Salen was perplexed. Boethiah was clearly not talking to him anymore. He tried to stand, starting to sense something wrong, but felt the point of a blade press against his back between his shoulders.

    “Stand up.”


    He knew from the voice that it was Azast. Salen stood and turned around with his hands up. Azast had exchanged his warhammer for a scimitar, which he gleefully pointed at Salen’s chest.

    “You thought you were special, old man? You thought the mighty Boethiah needed your help? Hah! Fool; you are nothing but a plaything to the Lord of Plots”. Azast’s eyes reflected the gleam of his sword in the moonlight, and a twisted smile crept across his face.


    “You serve him as well, do you?” Salen asked defeatedly. He knew instantly what had occurred. The Deceiver of Nations had tricked him into being slaughtered for his own amusement, a deed Salen himself once committed in his youth. All at once he felt a fool and a martyr.


    “Of course, old man. I just want to know one last thing before I kill you; that cup you travelled all this way for? It’s worthless. Just a cup!” Azast laughed and reveled in his cruelty. The Dunmer closed his eyes and awaited a short pain, followed by nothingness. Boethiah’s favored priest shifted the scimitar in his hand, prepared to swing it into Salen's stomach, and…


    Died. Just as Azast prepared his fatal strike, the tip of a sword just peaked through the Redguard’s chest. He coughed blood and tried to grab the blade before falling to the ground. The sands of the Alik’r were stained a deep, almost beautiful red.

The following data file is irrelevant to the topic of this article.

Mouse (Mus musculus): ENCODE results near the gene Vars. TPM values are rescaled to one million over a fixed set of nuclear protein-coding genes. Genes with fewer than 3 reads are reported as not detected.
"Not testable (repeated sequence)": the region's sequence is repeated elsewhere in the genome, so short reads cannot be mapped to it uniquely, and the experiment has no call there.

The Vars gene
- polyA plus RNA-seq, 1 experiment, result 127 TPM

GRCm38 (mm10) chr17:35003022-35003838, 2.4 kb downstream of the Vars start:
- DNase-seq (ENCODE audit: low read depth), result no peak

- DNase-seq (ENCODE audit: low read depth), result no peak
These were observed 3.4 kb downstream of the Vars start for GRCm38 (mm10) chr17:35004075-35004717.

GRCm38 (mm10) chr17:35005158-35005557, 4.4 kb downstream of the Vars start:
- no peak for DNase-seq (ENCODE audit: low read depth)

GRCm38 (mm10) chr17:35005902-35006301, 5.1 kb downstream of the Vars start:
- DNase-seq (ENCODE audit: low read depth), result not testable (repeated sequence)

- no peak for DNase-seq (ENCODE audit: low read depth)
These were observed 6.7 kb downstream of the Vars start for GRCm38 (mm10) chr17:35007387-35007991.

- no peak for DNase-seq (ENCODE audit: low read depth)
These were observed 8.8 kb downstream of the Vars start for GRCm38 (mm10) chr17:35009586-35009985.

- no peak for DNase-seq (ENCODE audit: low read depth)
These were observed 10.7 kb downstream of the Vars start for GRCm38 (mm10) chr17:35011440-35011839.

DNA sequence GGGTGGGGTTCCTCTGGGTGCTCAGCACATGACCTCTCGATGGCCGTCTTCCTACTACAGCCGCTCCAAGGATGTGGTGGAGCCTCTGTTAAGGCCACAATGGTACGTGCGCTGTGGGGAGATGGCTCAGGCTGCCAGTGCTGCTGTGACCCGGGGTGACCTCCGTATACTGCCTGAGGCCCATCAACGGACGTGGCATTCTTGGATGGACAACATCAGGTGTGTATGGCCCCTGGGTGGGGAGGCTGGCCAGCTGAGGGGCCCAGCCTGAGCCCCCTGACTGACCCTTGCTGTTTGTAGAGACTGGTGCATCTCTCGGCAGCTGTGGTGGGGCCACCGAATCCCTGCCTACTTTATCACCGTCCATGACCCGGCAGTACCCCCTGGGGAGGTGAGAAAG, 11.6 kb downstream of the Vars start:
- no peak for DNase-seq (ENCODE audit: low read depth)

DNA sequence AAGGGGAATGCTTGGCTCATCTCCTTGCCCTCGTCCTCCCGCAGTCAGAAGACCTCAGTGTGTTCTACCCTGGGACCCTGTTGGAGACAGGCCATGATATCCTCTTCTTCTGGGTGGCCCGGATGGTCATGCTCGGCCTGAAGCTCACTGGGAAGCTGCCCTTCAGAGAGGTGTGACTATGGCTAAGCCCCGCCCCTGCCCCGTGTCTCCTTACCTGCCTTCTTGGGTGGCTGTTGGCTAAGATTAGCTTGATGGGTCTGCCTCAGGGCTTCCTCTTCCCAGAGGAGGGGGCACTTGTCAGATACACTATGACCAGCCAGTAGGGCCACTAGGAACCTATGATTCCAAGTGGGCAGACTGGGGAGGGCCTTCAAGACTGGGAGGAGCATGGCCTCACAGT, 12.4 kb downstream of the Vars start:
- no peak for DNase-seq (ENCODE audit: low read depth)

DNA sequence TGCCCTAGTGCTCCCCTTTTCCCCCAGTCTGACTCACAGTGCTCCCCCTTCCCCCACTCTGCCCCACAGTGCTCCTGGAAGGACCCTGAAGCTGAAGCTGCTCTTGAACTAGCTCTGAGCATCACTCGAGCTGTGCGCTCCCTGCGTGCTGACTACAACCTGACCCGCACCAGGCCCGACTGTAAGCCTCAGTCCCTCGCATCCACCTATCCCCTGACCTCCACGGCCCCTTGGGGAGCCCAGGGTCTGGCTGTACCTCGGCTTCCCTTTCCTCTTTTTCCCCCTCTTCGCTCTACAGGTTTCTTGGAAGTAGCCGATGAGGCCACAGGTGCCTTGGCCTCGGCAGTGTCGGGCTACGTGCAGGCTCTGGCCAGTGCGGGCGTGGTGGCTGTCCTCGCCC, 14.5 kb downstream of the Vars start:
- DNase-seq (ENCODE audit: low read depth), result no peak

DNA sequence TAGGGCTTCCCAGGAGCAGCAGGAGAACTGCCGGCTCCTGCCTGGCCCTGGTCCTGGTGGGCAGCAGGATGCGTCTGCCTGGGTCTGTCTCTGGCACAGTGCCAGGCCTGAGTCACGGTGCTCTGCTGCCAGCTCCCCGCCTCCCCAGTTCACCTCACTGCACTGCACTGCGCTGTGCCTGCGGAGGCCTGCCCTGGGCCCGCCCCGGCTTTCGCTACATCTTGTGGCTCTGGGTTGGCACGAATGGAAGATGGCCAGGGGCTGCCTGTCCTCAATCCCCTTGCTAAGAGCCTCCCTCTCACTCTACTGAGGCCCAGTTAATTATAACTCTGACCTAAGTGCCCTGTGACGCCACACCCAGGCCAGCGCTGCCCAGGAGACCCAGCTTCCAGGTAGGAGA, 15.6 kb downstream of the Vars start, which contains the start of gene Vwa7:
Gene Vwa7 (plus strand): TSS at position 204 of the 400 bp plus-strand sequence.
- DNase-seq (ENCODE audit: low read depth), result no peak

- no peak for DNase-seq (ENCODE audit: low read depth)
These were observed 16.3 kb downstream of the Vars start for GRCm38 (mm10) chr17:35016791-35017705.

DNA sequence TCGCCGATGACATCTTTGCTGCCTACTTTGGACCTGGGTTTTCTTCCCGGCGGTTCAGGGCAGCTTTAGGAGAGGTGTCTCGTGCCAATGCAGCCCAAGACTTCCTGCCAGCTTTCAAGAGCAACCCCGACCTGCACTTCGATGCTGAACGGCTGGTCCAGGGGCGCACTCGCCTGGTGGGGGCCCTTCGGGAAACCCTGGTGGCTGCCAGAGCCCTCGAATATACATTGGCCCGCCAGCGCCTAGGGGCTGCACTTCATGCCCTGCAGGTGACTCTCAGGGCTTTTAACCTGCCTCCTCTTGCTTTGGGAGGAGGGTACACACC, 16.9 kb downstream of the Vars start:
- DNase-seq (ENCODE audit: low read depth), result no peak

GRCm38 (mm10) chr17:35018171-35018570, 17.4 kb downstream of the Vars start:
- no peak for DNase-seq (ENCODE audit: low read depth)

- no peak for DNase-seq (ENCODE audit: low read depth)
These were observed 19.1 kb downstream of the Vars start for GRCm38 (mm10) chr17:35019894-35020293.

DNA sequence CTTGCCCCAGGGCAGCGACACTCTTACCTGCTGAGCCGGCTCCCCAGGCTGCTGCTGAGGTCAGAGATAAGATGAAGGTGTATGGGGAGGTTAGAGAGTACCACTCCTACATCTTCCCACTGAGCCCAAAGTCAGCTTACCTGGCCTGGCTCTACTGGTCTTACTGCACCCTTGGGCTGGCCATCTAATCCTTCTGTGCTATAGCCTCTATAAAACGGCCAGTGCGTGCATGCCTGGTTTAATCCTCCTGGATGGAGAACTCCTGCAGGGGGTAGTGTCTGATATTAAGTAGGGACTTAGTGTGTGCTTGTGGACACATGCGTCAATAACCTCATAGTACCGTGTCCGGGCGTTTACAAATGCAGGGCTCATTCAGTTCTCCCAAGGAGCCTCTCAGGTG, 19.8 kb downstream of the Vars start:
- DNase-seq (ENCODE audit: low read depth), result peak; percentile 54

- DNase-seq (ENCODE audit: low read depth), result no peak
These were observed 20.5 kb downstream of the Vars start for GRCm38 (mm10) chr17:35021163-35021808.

Salen, still awaiting his divine execution, slowly opened one eye. There stood Almenar, bloodied sword in hand. He glared at Salen for a moment before turning to walk back to camp.


    “Come on. You must need some sleep.”

    Salen rushed to catch up to his new friend.


3 Comments   |   Sotek likes this.
  • Sotek
    Sotek   ·  August 7
    That was a turn of events. You kept me guessing the outcome till the every end.
    Nicely played Accursed and I particularly liked the first half. You done well with the trials and pitfalls of the crossing. 
    • Accursed Gloom
      Accursed Gloom
      That was a turn of events. You kept me guessing the outcome till the every end.
      Nicely played Accursed and I particularly liked the first half. You done well with the trials and pitfalls of the crossing. 
        ·  August 7
      Thanks, Sotek. I'm still getting back into the rhythms of writing so your words mean a lot to me.
      • Sotek
        Accursed Gloom
        Accursed Gloom
        Accursed Gloom
        Thanks, Sotek. I'm still getting back into the rhythms of writing so your words mean a lot to me.
          ·  August 7
        I had a play with the formatting (word wall). Just to help out a bit. Don't worry, the formatting plays up once in a while.